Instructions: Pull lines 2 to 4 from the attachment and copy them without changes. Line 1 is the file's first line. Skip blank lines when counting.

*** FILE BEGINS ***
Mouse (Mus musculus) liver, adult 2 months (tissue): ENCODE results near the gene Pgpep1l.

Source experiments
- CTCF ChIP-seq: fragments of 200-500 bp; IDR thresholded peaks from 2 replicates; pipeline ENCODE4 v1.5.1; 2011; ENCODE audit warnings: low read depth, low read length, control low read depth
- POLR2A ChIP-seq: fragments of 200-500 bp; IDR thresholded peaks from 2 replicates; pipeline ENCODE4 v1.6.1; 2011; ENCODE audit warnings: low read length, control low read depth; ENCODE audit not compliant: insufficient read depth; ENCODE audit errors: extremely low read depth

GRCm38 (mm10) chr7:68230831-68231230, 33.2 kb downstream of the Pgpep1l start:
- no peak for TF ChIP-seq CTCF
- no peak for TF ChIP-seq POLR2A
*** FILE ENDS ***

Source experiments
- CTCF ChIP-seq: fragments of 200-500 bp; IDR thresholded peaks from 2 replicates; pipeline ENCODE4 v1.5.1; 2011; ENCODE audit warnings: low read depth, low read length, control low read depth
- POLR2A ChIP-seq: fragments of 200-500 bp; IDR thresholded peaks from 2 replicates; pipeline ENCODE4 v1.6.1; 2011; ENCODE audit warnings: low read length, control low read depth; ENCODE audit not compliant: insufficient read depth; ENCODE audit errors: extremely low read depth